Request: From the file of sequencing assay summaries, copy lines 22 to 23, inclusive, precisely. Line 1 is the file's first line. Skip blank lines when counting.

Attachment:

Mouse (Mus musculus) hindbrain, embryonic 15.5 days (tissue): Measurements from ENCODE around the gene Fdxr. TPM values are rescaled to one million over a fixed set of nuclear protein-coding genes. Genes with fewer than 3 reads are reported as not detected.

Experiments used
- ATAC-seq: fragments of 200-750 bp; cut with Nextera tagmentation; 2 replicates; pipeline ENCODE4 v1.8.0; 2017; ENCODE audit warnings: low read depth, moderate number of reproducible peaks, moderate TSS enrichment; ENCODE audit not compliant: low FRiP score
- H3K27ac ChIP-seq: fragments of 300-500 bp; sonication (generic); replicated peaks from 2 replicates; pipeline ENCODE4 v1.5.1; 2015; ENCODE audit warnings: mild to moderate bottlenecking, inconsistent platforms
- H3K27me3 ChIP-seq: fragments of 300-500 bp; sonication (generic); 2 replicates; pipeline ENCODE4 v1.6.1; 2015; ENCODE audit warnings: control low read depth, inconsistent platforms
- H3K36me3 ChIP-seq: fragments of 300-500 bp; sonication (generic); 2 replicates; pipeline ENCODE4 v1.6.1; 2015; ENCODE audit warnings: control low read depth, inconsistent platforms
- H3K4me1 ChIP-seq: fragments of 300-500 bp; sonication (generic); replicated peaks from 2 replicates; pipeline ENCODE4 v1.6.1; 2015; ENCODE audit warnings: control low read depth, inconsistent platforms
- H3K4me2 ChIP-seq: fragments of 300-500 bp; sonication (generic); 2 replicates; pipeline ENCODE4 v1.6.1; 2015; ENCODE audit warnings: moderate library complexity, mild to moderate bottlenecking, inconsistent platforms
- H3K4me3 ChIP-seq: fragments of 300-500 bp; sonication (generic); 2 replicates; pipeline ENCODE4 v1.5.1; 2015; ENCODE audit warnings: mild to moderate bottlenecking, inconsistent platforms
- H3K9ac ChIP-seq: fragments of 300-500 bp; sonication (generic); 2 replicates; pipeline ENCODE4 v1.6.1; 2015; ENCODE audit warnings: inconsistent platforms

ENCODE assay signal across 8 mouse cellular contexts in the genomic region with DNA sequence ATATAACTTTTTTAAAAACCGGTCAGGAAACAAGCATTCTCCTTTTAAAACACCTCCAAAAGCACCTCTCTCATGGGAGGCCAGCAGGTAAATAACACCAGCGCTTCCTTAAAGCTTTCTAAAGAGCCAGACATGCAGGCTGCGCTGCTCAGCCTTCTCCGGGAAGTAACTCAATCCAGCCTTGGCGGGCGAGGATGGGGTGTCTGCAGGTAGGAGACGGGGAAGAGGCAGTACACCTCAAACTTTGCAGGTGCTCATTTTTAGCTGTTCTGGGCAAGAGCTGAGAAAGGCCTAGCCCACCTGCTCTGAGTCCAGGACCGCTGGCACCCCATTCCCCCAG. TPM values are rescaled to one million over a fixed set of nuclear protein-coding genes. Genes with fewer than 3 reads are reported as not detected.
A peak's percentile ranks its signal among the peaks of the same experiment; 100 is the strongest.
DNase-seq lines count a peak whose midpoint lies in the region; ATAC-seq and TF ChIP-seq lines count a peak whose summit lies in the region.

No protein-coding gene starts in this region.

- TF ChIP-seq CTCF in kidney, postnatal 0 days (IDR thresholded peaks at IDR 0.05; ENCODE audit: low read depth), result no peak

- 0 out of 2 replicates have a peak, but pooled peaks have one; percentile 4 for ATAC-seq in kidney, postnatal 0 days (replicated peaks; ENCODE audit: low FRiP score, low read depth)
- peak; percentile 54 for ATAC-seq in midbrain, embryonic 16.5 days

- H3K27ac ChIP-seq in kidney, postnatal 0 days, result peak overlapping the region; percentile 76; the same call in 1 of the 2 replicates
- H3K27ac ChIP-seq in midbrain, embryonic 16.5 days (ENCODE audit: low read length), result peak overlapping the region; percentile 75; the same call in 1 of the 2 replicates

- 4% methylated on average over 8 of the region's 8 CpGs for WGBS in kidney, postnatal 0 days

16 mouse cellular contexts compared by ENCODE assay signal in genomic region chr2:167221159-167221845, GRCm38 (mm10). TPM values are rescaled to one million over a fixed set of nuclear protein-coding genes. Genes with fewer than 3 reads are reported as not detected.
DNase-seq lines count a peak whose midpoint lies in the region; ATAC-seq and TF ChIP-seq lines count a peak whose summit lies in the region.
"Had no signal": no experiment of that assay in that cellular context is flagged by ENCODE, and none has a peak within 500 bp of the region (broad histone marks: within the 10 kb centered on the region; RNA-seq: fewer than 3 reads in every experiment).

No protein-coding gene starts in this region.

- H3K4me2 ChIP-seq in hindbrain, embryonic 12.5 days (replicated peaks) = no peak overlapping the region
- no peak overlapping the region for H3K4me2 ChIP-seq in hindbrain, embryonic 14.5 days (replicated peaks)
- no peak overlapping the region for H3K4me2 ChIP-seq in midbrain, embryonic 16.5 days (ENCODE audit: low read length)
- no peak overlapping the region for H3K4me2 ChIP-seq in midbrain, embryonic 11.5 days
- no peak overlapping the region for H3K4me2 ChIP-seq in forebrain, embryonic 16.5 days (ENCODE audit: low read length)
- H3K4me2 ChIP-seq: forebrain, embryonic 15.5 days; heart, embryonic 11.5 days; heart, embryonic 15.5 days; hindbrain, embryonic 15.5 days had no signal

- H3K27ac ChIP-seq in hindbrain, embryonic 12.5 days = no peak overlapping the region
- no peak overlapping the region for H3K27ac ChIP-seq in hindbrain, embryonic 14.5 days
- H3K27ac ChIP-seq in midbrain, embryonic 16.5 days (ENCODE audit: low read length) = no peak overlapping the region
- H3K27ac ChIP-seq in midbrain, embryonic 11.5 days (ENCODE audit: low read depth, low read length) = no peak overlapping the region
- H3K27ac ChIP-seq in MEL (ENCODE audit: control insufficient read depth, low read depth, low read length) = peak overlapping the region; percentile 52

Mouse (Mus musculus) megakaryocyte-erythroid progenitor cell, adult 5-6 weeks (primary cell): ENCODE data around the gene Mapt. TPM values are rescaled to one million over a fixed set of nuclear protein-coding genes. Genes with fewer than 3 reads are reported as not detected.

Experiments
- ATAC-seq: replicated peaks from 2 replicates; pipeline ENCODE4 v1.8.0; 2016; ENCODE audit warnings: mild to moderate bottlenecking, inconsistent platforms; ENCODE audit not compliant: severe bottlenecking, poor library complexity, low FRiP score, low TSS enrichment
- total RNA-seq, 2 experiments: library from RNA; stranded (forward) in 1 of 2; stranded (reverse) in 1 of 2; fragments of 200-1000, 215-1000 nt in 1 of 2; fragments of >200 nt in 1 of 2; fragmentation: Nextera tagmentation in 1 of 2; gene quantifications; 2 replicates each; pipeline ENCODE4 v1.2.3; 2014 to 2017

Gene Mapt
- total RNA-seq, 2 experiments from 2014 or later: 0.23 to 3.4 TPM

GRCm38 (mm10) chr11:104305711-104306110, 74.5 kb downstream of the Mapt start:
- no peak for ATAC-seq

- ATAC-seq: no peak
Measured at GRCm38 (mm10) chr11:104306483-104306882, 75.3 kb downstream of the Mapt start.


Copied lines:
DNase-seq lines count a peak whose midpoint lies in the region; ATAC-seq and TF ChIP-seq lines count a peak whose summit lies in the region.
"Had no signal": no experiment of that assay in that cellular context is flagged by ENCODE, and none has a peak within 500 bp of the region (broad histone marks: within the 10 kb centered on the region; RNA-seq: fewer than 3 reads in every experiment).